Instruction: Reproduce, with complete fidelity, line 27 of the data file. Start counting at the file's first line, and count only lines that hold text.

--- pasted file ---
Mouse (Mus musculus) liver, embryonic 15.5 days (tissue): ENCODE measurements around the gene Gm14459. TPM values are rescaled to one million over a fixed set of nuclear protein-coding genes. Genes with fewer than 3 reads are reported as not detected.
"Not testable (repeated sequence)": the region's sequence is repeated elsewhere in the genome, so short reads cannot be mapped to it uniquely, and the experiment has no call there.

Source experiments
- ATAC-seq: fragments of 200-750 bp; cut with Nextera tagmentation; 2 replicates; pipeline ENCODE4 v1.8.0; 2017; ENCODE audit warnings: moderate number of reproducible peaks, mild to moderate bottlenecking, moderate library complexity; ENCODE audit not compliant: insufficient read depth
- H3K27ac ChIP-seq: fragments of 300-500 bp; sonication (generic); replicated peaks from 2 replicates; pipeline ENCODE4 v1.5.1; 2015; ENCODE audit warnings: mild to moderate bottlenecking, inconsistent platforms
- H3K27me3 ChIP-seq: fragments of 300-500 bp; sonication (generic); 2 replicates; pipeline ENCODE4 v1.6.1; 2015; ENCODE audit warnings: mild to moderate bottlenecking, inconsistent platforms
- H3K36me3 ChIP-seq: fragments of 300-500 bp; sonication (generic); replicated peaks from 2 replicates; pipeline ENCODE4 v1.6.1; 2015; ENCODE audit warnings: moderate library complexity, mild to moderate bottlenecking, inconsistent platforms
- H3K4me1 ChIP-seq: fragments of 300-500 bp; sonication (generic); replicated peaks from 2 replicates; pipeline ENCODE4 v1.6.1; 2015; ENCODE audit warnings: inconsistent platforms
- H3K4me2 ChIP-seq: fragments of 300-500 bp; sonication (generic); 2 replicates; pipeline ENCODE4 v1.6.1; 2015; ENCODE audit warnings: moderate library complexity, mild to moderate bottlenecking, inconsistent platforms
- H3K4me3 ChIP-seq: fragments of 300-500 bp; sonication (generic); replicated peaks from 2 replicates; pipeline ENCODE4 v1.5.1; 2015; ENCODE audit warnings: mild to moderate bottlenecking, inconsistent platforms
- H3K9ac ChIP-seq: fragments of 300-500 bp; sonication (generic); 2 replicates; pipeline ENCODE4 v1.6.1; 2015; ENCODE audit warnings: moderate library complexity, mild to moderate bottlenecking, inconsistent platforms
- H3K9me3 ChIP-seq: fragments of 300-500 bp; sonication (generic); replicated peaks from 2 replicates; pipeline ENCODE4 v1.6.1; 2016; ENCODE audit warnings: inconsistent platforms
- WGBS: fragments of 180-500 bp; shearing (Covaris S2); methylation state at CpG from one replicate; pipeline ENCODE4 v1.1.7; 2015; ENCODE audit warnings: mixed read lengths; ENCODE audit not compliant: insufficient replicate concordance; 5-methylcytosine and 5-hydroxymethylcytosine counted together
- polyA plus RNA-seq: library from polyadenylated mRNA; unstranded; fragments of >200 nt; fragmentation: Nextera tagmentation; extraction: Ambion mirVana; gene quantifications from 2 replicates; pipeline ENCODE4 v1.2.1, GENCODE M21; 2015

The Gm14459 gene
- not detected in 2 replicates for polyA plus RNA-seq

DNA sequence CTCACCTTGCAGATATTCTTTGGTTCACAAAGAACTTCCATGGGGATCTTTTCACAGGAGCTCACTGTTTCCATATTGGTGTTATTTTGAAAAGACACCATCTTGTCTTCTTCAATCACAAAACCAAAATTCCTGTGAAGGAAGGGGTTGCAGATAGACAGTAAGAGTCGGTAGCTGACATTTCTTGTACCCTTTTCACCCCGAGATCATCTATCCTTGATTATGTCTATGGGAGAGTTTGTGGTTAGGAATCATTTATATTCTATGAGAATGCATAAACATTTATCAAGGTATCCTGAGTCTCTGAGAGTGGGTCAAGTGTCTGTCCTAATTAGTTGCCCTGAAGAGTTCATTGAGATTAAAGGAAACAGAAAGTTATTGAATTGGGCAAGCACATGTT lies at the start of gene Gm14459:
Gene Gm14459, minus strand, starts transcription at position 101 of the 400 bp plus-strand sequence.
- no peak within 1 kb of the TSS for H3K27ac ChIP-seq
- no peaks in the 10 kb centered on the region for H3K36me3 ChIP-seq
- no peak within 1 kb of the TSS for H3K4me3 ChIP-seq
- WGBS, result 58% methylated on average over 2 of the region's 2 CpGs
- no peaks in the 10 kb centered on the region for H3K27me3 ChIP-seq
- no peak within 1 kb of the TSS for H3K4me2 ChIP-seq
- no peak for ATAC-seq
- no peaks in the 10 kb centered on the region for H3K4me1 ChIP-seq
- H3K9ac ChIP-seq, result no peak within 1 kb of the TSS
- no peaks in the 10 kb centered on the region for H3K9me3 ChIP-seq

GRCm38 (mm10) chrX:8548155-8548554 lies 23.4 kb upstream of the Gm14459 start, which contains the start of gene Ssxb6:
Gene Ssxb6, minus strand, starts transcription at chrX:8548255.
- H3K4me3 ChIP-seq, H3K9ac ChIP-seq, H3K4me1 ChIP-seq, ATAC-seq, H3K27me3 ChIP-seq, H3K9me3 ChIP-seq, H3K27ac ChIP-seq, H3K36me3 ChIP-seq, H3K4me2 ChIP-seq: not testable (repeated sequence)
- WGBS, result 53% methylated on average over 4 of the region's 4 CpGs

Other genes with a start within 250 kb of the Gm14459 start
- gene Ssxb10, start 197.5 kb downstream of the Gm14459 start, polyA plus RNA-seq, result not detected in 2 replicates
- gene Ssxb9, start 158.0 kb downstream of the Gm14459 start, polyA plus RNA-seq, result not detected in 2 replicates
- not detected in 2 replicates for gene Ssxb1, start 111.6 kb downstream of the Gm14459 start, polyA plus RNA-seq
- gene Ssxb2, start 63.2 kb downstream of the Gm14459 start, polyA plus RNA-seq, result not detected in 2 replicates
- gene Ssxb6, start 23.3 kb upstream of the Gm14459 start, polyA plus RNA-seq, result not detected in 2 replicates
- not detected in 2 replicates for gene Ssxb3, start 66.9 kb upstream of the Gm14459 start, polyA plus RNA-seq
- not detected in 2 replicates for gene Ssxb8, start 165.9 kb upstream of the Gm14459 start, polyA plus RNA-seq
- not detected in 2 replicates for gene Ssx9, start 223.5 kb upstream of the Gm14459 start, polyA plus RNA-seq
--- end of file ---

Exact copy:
- H3K9ac ChIP-seq, result no peak within 1 kb of the TSS